An unnamed Iranian engineer reportedly working to reverse-engineer a U.S. drone recently captured by Revolutionary Guard forces told a reporter for The Christian Science Monitor that the aircraft was downed through a relatively unsophisticated cyber-attack that tricked its global positioning systems (GPS).

The technique, known as "GPS spoofing," has been around for several years, and the Iranians began studying it in 2007, the engineer reportedly said. The U.S. Department of Energy notes that GPS is widely used, but insecure, although few users have taken note. GPS signals for the U.S. military are similarly insecure, and drones often rely on signals from multiple satellites.

"With spoofing, an adversary provides fake GPS signals. This convinces the GPS receiver that it is located in the wrong place and/or time," the vulnerability assessment team at Argonne National Laboratory explained. "Remarkably, spoofing can be accomplished without having much knowledge about electronics, computers, or GPS itself."

Worse yet for U.S. forces, it's an exploit the Iranians reportedly learned after reverse engineering other U.S. drones they shot down, gaining a key bit of leverage against not just drones, but virtually any U.S. military hardware that depends on the same easily exploited signals.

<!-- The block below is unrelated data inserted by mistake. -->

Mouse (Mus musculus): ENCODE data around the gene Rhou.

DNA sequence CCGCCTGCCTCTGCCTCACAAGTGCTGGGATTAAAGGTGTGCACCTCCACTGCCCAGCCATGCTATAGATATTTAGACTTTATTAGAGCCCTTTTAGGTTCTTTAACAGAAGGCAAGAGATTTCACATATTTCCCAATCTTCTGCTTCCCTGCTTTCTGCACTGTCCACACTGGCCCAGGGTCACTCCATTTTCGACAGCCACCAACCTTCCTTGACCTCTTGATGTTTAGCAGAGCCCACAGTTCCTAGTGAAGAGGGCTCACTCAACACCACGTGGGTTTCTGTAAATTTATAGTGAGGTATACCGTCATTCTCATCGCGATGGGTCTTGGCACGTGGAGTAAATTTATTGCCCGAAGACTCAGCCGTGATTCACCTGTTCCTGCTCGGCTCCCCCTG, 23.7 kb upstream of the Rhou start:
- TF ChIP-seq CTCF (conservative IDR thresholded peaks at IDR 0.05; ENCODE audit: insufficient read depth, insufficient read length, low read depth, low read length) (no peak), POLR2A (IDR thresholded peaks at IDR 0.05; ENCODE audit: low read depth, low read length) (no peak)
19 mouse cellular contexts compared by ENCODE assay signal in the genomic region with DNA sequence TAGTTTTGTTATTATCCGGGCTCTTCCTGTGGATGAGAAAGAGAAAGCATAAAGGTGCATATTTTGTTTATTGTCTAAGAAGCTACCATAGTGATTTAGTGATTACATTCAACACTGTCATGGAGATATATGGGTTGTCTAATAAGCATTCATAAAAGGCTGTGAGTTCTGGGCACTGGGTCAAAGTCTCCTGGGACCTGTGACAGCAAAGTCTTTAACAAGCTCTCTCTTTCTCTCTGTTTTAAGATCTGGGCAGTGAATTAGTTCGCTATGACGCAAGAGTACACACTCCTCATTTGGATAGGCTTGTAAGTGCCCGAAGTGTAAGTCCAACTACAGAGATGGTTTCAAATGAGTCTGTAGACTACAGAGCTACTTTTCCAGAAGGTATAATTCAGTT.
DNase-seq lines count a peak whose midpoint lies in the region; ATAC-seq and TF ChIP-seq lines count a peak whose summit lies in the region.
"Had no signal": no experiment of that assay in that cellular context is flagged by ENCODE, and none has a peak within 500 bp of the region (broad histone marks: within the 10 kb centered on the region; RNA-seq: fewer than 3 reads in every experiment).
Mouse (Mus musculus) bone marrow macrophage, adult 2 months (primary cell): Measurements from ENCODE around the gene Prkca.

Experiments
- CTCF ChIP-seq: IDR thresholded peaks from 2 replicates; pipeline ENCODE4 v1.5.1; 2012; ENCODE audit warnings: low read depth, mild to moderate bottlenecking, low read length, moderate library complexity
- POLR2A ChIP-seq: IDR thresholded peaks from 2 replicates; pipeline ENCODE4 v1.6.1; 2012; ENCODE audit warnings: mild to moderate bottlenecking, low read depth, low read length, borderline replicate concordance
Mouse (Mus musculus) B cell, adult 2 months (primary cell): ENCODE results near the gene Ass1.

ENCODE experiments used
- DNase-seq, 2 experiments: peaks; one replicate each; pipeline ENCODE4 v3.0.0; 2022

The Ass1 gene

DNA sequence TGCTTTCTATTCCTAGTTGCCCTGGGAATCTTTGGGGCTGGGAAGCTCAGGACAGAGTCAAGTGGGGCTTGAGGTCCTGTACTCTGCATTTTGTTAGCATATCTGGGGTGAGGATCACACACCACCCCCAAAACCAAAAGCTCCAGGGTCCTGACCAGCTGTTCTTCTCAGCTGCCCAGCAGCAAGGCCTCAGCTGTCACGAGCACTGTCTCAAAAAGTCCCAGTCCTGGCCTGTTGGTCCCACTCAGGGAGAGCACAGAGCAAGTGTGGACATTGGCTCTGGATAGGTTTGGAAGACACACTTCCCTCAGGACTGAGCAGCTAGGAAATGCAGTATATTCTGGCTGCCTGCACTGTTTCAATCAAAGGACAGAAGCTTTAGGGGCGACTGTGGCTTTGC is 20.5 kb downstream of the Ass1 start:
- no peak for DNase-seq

"By putting noise [jamming] on the communications, you force the bird into autopilot," the engineer reportedly said. "This is where the bird loses its brain."

The military's GPS signals had supposedly been better fortified (PDF) in recent years as engineers learned of countermeasures like spoofing, but the Iranians reportedly overcame that by broadcasting a more powerful GPS signal locally that carried the deceptive coordinates -- a vulnerability that has been well documented (PDF) but not yet solved with current-generation systems.

Lockheed Martin, which made the drone that was captured, has a new-generation of GPS known as GPS III coming out soon. The company says it should help prevent future attempts at spoofing, providing enhanced security for the military and civilian authorities who rely on GPS.

The next generation GPS satellites will also come equipped with directional antennas instead of globe-spanning signals, meaning the military will be able to strengthen their GPS signals 100-fold, making the Iranians' trick much harder to pull off in the future.

Lockheed's first GPS III satellite should be operational by 2014.

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